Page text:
While we have not neglected religion and education, we have considered our welfare in the past mainly on its economic side. Our population has increased rapidly over a considerable space of years. We have received large numbers of foreign people. For the most part they were vigorous, enterprising, and of good character, but almost always without money and too often without learning. Due to the exigencies of frontier life, many of our native-born have found themselves in a similar situation. To form all these people into an organization where they might not merely secure a livelihood, but by industry and thrift have the opportunity to accumulate a competency, such as has been done in this country, is one of the most marvelous feats ever accomplished by human society. It could never have been done without the utmost of private and public attention to the business side of life. Yet it has been done. The task is by no means complete, but the framework has been erected and no one can deny that the construction is making steady progress.

The object of this economic endeavor has not been the making of money for its own sake. It certainly has not been for the purpose of endowing an aristocracy with wealth. It has been fostered and encouraged by the Government in order to provide the people at large with sufficient incomes to raise their standards of living to a position worthy of a free and enlightened nation. In the carrying out of this mighty project, which in its conception and its execution has never been surpassed by any effort for human advancement, our inhabitants have found the added benefit of a corresponding development of character. The results have reached into the humblest home in the land, carrying hope and cheer with the knowledge that the door of opportunity has been opened to them.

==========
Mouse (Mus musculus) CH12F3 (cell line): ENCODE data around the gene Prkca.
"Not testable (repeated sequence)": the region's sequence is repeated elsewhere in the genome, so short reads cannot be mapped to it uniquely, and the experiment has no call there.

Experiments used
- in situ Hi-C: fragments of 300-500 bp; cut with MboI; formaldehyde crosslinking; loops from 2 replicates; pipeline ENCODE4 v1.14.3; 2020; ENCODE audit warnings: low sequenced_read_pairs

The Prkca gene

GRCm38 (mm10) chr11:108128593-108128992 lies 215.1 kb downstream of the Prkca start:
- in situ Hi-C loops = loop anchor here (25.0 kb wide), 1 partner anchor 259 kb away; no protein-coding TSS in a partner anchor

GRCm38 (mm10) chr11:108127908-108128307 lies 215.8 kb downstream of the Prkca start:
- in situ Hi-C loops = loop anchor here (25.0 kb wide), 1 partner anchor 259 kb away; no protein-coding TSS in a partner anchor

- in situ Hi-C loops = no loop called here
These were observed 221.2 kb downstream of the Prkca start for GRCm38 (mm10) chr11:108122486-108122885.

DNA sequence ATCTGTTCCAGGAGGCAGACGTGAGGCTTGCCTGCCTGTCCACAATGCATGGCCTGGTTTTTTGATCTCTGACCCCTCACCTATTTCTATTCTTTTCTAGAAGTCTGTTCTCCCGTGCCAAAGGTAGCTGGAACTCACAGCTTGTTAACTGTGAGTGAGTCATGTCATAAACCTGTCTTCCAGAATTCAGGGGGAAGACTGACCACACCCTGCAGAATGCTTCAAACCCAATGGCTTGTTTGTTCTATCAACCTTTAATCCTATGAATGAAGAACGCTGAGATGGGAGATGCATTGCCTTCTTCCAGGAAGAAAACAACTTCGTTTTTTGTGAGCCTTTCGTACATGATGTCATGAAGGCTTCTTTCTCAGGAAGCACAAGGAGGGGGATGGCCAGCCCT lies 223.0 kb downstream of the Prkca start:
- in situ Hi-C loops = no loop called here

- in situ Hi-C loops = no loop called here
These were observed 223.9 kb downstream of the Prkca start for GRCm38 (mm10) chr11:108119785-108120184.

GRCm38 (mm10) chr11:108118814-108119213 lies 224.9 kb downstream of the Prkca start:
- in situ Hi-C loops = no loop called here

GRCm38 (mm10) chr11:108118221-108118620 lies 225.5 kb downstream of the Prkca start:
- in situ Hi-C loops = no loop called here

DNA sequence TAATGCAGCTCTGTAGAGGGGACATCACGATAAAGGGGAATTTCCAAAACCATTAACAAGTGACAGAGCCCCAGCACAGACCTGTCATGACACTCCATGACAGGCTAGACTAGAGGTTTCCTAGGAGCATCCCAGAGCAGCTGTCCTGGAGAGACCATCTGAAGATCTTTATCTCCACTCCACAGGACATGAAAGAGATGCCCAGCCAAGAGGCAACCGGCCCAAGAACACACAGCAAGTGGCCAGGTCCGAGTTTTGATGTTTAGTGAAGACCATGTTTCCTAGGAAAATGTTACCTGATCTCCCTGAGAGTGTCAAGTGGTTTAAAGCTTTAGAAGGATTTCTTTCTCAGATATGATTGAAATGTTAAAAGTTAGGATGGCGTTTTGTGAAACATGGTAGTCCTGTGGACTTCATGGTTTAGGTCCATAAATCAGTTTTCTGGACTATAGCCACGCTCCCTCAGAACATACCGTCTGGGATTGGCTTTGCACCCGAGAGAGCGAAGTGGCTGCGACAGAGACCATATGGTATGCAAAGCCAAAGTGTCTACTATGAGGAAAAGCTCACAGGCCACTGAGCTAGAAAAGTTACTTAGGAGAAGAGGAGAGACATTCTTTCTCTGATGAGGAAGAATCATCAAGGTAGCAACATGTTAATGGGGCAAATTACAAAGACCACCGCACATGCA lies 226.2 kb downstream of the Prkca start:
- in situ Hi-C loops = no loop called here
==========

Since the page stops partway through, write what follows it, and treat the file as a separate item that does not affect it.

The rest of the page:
It would be entirely wrong to assume that our present position has been secured as a result of accident. It has come from carefully thought our policy, which has been for the most part consistently followed. We have always held very strongly to the theory that in our country, at least, more could be accomplished for human welfare through the encouragement of private initiative than through Government action. We have sought to establish a system under which the people would control the Government, and not the Government control the people. If economic freedom vanishes, political freedom becomes nothing but a shadow. It has therefore been our wish that the people of the country should own and conduct all gainful occupations not directly connected with Government service. When the Government once enters a business it must occupy the field alone. No one can compete with it. The result is a paralyzing monopoly.

It was in pursuit of this policy that we disposed of the national domain. The Federal Government endowed the agriculture of the Nation with a vast empire at a merely nominal cost. To serve the needs of those regions, it granted great land subsidies, sometimes accompanied with credits for the construction of their railroads. It is even now spending large sums for the building of highways, especially for the benefit of those localities. In order that we might be something more than a Nation of agriculture without any domestic markets for farm produce, where each family merely provided the means for its own subsistence, compelled to pay tribute to foreign manufacturing centers, that we might be a self-sustaining community receiving those benefits which come from a diversity of occupation and interests so desirable in the building of national character, capable of supplying our own means of defense, we have adopted and very generally maintained for a period of more than 100 years a system of protective tariffs. This had enabled us to develop our natural resources, build up our great industries, furnish employment for our increasing population, and markets for our various products of farm and factory. This policy has lately been extended to include restriction upon immigration.